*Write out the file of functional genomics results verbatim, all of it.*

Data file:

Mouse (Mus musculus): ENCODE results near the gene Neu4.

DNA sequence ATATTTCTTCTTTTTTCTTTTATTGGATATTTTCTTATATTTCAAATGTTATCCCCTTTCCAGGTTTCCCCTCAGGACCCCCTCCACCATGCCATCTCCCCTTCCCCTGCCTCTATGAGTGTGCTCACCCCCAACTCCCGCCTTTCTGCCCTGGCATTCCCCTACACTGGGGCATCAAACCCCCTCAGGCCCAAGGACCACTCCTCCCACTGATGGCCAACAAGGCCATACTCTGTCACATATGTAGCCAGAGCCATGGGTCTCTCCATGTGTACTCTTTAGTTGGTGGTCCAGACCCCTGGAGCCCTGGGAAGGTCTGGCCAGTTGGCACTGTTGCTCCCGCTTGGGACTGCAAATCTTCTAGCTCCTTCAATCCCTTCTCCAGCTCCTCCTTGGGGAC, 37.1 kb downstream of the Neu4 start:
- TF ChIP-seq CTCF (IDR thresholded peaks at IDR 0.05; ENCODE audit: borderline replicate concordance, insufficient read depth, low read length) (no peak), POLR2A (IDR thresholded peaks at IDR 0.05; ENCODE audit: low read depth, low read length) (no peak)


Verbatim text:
Mouse (Mus musculus): ENCODE results near the gene Neu4.

DNA sequence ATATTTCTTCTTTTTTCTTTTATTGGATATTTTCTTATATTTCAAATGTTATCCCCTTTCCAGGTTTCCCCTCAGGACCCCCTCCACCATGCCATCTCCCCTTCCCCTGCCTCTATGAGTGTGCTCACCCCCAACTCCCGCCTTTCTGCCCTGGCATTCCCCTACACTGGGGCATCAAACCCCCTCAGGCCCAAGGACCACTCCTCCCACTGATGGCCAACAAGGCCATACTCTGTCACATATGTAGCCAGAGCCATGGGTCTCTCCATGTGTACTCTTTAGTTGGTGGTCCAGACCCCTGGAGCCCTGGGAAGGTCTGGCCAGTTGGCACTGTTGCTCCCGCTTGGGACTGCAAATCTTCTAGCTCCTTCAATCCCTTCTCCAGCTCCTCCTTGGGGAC, 37.1 kb downstream of the Neu4 start:
- TF ChIP-seq CTCF (IDR thresholded peaks at IDR 0.05; ENCODE audit: borderline replicate concordance, insufficient read depth, low read length) (no peak), POLR2A (IDR thresholded peaks at IDR 0.05; ENCODE audit: low read depth, low read length) (no peak)